chapo-ngt-us22016According to a Univision exclusive interview of one of Chapo Guzmán’s attorneys, José Refugio Rodríguez, the drug kingpin seems to be willing to plead guilty in a US courtroom to drug trafficking charges. That is, if certain conditions are met by the US government. Rodríguez told Univision on February 6 that Joaquín Guzmán is willing to be extradited to the United States provided that he is not incarcerated in a maximum security prison and that his sentences are negotiated prior to his arrival in the US.

According to Rodríguez, Guzmán fears being incarcerated in a super max prison where he would be held in a cell 24 hours a day and would have no contact with other prisoners. Chapo Guzmán has a battery of attorneys providing legal services in many jurisdictions in Mexico. Except for Rodríguez, Guzmán’s other attorneys are attempting to delay the drug kingpin’s extradition to the US. Guzmán, like other drug dealers, has expressed a fear of being extradited to the US.

At the same time that one of his attorneys has floated the idea that Guzmán may be willing to serve time in the US, rumors have begun to surface that US prosecutors in New York are the frontrunners on who will prosecute Guzmán once he reaches the US. There are at least six other US jurisdictions where Guzmán faces charges, including one indictment in El Paso, Texas.

Although it is not clear what authority, if any, José Rodríguez has to negotiate a US transfer for his client, the idea that Guzmán may now be willing to be extradited as not as farfetched as it might sound. Chapo Guzmán is being held under extraordinary prison conditions in Mexico. The Mexican government is afraid that Guzmán may escape prison again. In addition, the Mexican government has expressed a willingness to extradite Guzmán as quickly as possible.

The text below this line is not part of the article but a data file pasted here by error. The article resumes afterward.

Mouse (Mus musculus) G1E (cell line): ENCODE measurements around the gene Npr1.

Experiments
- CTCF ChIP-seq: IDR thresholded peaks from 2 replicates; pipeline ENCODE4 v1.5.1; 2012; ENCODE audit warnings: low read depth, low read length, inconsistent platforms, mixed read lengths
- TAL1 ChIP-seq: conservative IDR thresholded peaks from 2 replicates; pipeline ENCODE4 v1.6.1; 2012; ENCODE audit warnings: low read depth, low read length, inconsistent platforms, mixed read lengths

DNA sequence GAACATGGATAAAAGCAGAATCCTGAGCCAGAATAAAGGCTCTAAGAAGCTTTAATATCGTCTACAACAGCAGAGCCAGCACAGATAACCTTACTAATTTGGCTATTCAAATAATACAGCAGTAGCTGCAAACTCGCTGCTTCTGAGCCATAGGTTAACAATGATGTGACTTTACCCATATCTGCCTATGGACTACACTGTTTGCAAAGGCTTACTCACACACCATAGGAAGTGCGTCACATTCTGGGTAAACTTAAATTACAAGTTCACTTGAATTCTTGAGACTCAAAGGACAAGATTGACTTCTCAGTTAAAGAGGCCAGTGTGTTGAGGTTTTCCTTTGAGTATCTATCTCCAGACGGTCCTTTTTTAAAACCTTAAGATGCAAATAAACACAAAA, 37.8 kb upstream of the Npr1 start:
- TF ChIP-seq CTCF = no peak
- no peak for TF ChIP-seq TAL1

Reports that have trickled out indicate that Chapo Guzmán is being randomly moved from cell to cell and is under a 24-hour watch. His other attorneys have been complaining to news media outlets that Guzmán is unable to sleep for more than a couple of hours at a time as he is being awaken every two hours for inspection. The attorneys are also complaining that they are unable to provide Guzmán with necessities nor are they able to meet with him as requested. Chapo Guzmán has complained, through his attorneys, that he is constantly cold and is isolated from others.

One news report reported that dogs have been especially trained to guard the drug kingpin in prison. Chapo has complained that one dog is “boisterous.” This time around, his cells have no blind spots.

In addition, the expedited process that appears to be occurring in Mexico makes it highly doubtful that Chapo Guzmán could organize another escape prior to his extradition. He must now understand that he will be extradited and thus he is attempting to negotiate with US prosecutors.